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Push and Pull, Rowing a Boat (lesson plan)


Students will study an ancient Egyptian model of a boat, understanding the force of pull to propel something forward.

Grade Levels
3rd Grade
Subject Areas
Science, Visual Arts
Movement, Observation
NC Standards Correlations
Visual Arts
3.CX.2.2, 3.CX.2.3, 3.CR.1.2

Artwork Related to this Lesson

Student Learning Objectives

  1. Students will be able to verbally explain how an object moves forward through pulling and articulate how the weight of an object moving forward changes the pull required. 
  2. Students will be able to discuss the sculpture using the terms pull and force.
  3. Students will be able to re-create the image with their classmates, focusing on appropriate body positions to demonstrate pulling with force.
  4. Students will be able to analyze classmates’ collaborative re-creation of the scene.
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  1. Bring a wheeled chair to an open space in the classroom. Ask for a volunteer and encourage the student to try to move the chair to the other side of the room without touching the floor. Ask the students what would help in moving the chair across the room. Using feet in front to pull back, it is much easier to propel oneself across a space. Define the terms pull and force. Ask the student to use his or her feet to pull himself across the room on the chair. Point out that the student puts his feet in front of himself and pulls them back to move forward. Ask the students how weight would impact the pulling (for example, if you put a stack of books on top of the student). Explain that this is how people row boats. Ask all students to act out putting an oar in water and pulling back to get across a space. Ask students who have canoed or kayaked for stories of paddling. Was it easy or difficult? What made it more easy or more difficult? 
  2. Show Model of a Boat. Tell the students that you will sit in complete silence for three minutes while they observe. Tell them you will ask them what they notice after the time is over. After three minutes ask, What do you see? Students should notice the people with oars, the dead person, and perhaps the people by the masts and the person steering in the back. What is the person in back doing? Tell students about steering the boat from behind to help guide it along. Where can you see the force of pull in this artwork? Tell students that the image depicts rowers carrying a person to the afterlife. Where are the people with the oars looking? Are they rowing with a lot of force?  Show a strong pull. What does this indicate? What can we guess about the people rowing the dead person? Are they going fast or slow?  The stronger the pull, the faster you go. Show with chair.  Explain that art tells a story. By knowing about the force of pull, you know that the rowers are rowing hard. This is a model of a boat that was used on the Nile River by the ancient Egyptians. Many boat models have been found in Egyptian tombs because the Egyptians believed that the dead person had to journey across water to get to the afterlife. What kind of water journey does this sculpture portray? Perhaps they are going through a turbulent river. Perhaps they are rowing fast to get the deceased person to the afterlife quickly.
  3. Tell students they will re-create the sculpture in groups. Again look closely at the sculpture. Notice the body position of the rowers, the deceased person, the person in front, and the person at the rear. Explain that some students will be the sculptors (the people arranging the others) and the other students will be part of the work. Divide students into groups of 10 to 12. Re-create the sculpture as a living sculpture. Use chairs in a row to represent the boat. Nine students are still: four rowers, one person in front, one dead person, two at the mast, one at the rudder. Pay attention to body position. How hard are you pulling/not pulling?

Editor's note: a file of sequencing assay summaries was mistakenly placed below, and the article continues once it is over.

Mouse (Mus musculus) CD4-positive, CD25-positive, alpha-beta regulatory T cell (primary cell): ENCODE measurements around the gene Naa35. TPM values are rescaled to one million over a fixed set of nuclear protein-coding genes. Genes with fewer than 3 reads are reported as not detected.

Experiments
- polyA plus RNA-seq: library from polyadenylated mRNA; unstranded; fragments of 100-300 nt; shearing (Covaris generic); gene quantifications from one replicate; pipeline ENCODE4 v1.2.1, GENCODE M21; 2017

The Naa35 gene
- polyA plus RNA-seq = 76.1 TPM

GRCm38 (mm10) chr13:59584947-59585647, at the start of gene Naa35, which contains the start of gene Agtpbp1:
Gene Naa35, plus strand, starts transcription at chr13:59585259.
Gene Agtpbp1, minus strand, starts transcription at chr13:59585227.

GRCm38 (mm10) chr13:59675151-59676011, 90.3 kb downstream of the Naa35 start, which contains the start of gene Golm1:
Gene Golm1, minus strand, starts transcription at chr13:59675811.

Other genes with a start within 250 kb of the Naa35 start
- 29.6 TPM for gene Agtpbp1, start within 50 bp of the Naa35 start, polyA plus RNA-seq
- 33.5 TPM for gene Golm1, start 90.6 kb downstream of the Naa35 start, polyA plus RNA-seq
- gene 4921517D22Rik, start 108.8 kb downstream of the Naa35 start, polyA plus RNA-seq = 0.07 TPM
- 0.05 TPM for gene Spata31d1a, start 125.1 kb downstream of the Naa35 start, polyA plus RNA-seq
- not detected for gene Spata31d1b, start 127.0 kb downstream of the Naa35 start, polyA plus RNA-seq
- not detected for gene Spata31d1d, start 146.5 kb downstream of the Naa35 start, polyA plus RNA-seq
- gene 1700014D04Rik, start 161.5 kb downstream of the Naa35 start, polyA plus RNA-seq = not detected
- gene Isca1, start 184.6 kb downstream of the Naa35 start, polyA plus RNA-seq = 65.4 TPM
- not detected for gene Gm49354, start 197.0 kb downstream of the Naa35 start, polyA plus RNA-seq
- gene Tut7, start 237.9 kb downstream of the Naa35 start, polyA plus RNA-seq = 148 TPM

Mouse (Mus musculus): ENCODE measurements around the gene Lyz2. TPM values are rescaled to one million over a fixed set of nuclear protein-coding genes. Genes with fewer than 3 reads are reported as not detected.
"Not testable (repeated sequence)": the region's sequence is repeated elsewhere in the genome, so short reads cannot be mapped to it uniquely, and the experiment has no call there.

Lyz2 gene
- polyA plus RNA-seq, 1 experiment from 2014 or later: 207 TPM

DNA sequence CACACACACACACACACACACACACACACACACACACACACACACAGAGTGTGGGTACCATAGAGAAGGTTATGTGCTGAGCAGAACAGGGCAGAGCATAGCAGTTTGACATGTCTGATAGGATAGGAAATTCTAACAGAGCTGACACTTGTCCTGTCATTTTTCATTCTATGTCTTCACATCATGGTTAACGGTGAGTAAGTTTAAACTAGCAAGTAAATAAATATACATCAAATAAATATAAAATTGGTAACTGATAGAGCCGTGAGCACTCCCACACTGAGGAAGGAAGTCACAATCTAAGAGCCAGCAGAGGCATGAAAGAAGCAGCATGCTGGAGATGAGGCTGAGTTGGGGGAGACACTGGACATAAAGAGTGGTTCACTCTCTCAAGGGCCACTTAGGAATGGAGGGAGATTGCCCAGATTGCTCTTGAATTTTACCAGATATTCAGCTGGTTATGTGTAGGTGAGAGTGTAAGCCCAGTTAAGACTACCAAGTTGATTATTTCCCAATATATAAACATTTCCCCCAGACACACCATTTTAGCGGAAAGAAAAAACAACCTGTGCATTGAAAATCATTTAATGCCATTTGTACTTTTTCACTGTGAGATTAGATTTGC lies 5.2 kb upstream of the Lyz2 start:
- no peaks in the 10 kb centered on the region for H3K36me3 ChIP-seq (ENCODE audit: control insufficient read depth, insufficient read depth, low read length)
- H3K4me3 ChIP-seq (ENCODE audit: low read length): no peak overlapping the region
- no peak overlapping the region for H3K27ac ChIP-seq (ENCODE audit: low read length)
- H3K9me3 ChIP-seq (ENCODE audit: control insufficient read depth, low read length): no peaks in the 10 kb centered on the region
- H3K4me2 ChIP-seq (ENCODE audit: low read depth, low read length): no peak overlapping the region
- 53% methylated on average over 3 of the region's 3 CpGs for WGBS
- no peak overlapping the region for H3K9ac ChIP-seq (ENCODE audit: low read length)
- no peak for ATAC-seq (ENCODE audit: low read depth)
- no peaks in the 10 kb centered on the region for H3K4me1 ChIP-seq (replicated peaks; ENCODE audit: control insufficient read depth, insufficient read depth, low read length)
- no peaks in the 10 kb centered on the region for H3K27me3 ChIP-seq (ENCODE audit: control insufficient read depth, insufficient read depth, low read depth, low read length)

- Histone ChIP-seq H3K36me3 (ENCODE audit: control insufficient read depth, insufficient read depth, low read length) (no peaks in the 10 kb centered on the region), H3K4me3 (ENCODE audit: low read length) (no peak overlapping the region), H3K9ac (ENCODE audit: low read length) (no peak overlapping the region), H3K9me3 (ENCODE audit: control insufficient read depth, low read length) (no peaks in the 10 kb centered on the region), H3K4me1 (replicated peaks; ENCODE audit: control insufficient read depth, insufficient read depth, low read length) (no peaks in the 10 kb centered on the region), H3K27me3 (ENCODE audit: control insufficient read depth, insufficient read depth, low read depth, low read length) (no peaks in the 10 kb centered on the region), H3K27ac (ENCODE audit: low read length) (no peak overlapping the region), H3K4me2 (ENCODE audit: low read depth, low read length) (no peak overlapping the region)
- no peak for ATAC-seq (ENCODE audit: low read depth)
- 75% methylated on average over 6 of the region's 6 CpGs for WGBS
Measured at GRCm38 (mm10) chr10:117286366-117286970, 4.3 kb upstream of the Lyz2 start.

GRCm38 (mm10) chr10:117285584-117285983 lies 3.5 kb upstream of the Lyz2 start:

4. Take pictures with a digital camera to show positions to students. Analyze as a class. How does body position show pull? Compare the students’ re-creation to the original sculpture.
  5. Discuss observation skills with students. How did you know that the wheeled chair couldn’t move at first? How did you know that it moved once pull was involved? You observed like scientists, watching carefully to see changes. Artists also use observation skills, looking closely to better understand a work of art. You used your observation skills at the beginning of the lesson with the chair, during the lesson as you studied the sculpture, and during your group work time as you helped each other re-create the movement of pull.


  • Classroom discussion will demonstrate students’ ability to explain how an object moves forward through pulling and articulate how the weight of an object moving forward changes the pull required.
  • Discussion will demonstrate students’ ability to identify science in art using the terms pull and force.
  • Collaborative work will demonstrate students’ understanding of body position in relationship to the force of pull.
  • Class discussion will demonstrate students’ ability to analyze the sculpture in relationship to pull, and their ability to compare and contrast the original sculpture with the living sculpture created by classmates.

Lesson Resources


Pull: a force drawing someone or something in a particular direction or course of action

Force: strength or energy exerted or brought to bear; cause of motion or change; active power

Sculptor: an artist who makes sculptures

Sculpture: the action or art of processing (as by carving, modeling, or welding) plastic or hard materials into works of art


Rolling chair

Open space

Empty chairs

Digital camera


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